Definitions terms of antiques or collectables, some are quite common and some not so common.
Definitions are from various sources.
Ornamentation used on silver and furniture formed by fluting or reeding or both, often in a spiral design.
Open fretwork or small balustrade forming a railing around the top of furniture
An early type of drop-leaf table in which the legs, connected by stretchers, from a swinging gate to support the leaves.
In glassmaking, a globular mass of molten glass affixed to a blow-pipe, ready to be blown.
A term broadly used to refer to the style developed during the reigns of Georges I-IV
An alloy of copper, nickel, and zinc. Developed in England in mid 19th century.
Plaster of Paris applied to the surface of a piece to provide a smooth base for painting or gilding.
A wall mirror having candle branches as part of its structure
originally an architectural style characterized by the pointed arch, rib vault, and flying buttress; flourished from the eleventh to the 15th centuries, revived in the 18th century in furniture
enameling in which a metal surface is first engraved, then coated with translucent enamel that allows the pattern beneath to be seen.
Early simple carving formed by repeating chisel cuts.
A tall case clock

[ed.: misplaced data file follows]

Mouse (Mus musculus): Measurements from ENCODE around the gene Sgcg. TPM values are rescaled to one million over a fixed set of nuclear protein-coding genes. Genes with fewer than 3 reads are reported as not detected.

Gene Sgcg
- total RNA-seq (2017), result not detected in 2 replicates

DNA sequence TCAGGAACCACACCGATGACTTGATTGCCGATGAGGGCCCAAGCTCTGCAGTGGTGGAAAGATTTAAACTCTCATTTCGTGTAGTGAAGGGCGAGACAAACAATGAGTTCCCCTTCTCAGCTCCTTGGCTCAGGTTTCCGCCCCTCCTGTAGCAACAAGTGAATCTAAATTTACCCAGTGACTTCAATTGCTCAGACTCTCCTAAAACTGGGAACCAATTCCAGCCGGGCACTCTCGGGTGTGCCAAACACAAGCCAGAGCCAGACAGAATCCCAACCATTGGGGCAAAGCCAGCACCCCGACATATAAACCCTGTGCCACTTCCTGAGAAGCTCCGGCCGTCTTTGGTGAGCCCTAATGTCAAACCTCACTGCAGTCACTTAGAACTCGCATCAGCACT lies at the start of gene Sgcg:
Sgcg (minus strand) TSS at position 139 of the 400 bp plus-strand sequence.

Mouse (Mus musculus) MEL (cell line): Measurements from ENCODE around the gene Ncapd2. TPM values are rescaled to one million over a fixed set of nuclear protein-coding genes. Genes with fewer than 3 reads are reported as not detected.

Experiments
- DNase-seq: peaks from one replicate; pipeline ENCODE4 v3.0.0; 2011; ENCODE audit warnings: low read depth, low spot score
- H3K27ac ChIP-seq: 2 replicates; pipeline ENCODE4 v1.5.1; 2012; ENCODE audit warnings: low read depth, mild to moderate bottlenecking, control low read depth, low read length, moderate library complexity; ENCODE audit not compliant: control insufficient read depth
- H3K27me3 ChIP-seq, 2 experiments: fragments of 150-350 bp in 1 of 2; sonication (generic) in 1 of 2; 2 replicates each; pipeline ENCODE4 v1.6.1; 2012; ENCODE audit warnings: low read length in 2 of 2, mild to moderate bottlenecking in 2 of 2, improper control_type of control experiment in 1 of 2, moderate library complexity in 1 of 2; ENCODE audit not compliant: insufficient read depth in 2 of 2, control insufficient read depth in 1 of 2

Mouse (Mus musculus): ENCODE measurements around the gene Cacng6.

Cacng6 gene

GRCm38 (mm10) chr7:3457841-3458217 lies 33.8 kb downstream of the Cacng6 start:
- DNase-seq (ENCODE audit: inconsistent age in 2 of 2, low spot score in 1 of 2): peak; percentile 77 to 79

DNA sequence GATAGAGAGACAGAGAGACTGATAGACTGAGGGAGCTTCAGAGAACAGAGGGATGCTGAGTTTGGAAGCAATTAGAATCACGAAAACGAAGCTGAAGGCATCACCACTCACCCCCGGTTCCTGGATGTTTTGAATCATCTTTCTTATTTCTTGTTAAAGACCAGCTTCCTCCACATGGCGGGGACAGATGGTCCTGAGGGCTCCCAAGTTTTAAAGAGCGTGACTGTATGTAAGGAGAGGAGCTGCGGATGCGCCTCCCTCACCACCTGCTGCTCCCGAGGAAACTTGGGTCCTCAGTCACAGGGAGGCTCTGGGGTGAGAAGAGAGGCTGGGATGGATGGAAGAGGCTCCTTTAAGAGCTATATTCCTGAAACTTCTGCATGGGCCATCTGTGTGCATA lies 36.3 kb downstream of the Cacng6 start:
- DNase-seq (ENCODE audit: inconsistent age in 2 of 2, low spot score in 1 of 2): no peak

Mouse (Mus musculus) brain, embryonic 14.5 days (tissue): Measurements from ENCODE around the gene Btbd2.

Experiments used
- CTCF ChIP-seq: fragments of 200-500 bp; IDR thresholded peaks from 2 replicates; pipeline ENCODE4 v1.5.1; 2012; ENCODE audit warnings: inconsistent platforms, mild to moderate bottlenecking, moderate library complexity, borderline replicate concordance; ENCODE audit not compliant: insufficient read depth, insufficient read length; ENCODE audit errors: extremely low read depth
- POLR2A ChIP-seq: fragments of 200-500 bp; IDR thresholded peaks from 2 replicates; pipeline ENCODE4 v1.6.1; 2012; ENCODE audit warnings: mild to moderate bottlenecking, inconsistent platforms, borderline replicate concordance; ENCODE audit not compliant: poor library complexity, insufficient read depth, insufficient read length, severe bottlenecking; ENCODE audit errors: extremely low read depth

A term for a miniature tall case clock
An engraver's too; a burin
A for of decorative painting in shades of gray.
An ornamental motif consisting of series of loosely interlacing, circular forms.
An early chest with a hinged top and usually with one or two drawers, made in and around Hadley, Massachusetts, and decorated with overall, abstract floral carving and often with the owner's initials.
A foot of a chair or any other seating form resembling the hairy paw of an animal.
The marks stamped on the English gold and silver to indicate its maker, date, origin, and quality. There is thousands of various trademarks.
A triangular drop-leaf table with a triangular single leaf. When opened, it makes a square; closed it fits into a corner.
An English furniture style characterized by graceful curves and light woods, named for George Hepplewhite, its creator.
Decorative inlay composed of veneer cut obliquely and fitted together in a herringbone pattern
A modern term for a high chest of drawers comprised of two sections: an upper case, with drawers of varied depth and length, set upon a lower case, also with drawers, supported by legs.
sculptured or cared work that stands out sharply from its background
vessels such as silver and silver-plate bowls, vases, and pitchers
A chair seat curved in a horseshoe or bell shaped, often used in Queen Anne chairs.
A type of Japanese porcelain exported from the port of Imari in the 17th and early 18th centuries.
The earliest printed materials of any art or area. Primarily books before the year 1500.
Decoration formed by contrasting materials set into the surface of a piece.
Designs depressed below the surface, opposite of relief.
In the Japanese way or manner.
The process of simulating Oriental lacquer by the use of varnish or paint with decoration in low relief, usually in Chinoiserie designs.
Carved ornamentation resembling cut gems
A small, backless seat with turned legs strengthened by stretchers.